The Adler Family, Part II: The building of an industry
(Photos contributed by the Adler family)
By Kris Leonhardt
The world of make believe: a place where anything can happen, a place filled with thrills and chills, a place that can make you feel alive again. Stepping into a movie theater often transports you to this world of make believe if you allow it.
Though it came about for another purpose, Philip Adler would enter into a business venture that would provide this type of escapism for generations to come. However, he could not have known this as he prepared to add his next building to the city of Marshfield.
Following the fire that destroyed the Korth Opera House in the late 1800s, Adler saw the need for a meeting hall to replace the wood structure that was destroyed. He set to work on a large brick structure on the Adler Block that would house a meeting and dance hall. Right by Adler’s side was his 9-year-old son John Peter (J.P.), helping to haul bricks during the building’s construction.
Once completed, Philip concentrated on stage productions. Needing assistance, J.P. was obligated to drop out of school.
“He helped out at the (family) farm and worked in the theater too,” explained J.P.’s daughter Bette Adler.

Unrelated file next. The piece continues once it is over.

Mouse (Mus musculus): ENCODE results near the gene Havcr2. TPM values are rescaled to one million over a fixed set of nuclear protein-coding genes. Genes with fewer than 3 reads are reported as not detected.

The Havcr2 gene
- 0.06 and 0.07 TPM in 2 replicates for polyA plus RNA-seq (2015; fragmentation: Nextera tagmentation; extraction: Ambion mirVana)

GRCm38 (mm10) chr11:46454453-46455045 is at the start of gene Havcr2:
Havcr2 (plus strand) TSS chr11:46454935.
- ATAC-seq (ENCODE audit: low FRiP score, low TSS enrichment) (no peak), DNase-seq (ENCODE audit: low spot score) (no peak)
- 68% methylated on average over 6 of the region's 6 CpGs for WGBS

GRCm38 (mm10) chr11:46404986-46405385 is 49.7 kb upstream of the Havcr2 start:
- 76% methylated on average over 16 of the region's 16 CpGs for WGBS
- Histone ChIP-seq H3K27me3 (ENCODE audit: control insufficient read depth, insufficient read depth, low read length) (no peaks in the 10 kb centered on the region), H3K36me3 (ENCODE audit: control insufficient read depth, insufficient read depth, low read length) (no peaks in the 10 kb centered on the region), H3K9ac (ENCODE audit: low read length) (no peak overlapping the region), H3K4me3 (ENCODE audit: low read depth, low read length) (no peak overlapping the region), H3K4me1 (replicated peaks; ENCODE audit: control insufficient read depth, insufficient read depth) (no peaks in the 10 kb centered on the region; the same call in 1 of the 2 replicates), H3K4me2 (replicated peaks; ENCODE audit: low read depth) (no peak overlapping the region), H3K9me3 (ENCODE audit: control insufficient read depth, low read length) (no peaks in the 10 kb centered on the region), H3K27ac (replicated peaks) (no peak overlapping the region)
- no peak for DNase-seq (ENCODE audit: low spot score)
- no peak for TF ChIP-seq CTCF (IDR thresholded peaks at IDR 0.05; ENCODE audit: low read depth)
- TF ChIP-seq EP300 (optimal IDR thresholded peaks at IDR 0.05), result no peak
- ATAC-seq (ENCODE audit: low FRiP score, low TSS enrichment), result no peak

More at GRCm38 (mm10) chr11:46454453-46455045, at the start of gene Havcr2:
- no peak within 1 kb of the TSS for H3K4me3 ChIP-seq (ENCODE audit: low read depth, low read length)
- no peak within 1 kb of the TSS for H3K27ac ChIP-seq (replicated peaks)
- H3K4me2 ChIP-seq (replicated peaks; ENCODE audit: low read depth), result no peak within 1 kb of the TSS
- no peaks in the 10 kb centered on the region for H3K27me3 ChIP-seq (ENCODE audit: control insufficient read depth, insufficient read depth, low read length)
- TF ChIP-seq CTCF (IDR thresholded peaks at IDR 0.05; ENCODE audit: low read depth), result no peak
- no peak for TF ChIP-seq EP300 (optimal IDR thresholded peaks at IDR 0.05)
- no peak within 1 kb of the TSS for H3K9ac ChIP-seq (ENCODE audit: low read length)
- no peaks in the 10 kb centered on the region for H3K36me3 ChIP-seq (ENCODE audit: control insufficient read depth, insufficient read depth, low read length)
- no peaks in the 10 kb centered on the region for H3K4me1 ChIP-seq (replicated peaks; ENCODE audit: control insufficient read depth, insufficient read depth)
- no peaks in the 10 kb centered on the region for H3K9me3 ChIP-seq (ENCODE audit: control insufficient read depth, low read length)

J.P. spent a decade helping his father and theater managers in various aspects of the business, including managing a legion of bill boys to advertise its presentations.
At the age of 21, J.P. took over, leasing the Adler Opera House from his father. While continuing to stage performances — with vaudeville shows being easily accessible as Marshfield was a midway point between Chicago and the Twin Cities — J.P. would make his first move toward what would become a lucrative business component. Purchasing a Magniscope, Adler entered the early motion picture industry, and real life images began spilling out onto the theater screen — actually, a large curtain.
Soon J.P. was facing competition from several pop-up theaters in Marshfield as well as the more prominent Unique Theater. Showing his prescience and fortitude, Adler equipped his theater to show two- to four-reel films on a hand-cranked projector and began screening the more enthralling feature films. The Unique Theater and the others would soon meet their demise.
Adler remodeled his theater to increase capacity, add seating, and gave the floor a slope. He renamed it the New Adler Opera House.
Living in the venue, Adler spent his days and nights working on his business, but this would not prevent him from meeting the love of his life, Rosamond Bille.
“I believe she took a job in the orchestra pit. She played the piano and organ. He was from the north side, and she was from the south side. The Soo Line tracks was a dividing line with the Catholics on the north side and the Protestants on the south side,” Bette explained with a chuckle.
Though the two came from different religious and family backgrounds, he being German and she Danish, the two fell in love and were married. Within weeks of their marriage, J.P.’s mother would die, and his father passed away just three weeks later after being in a car accident near Unity.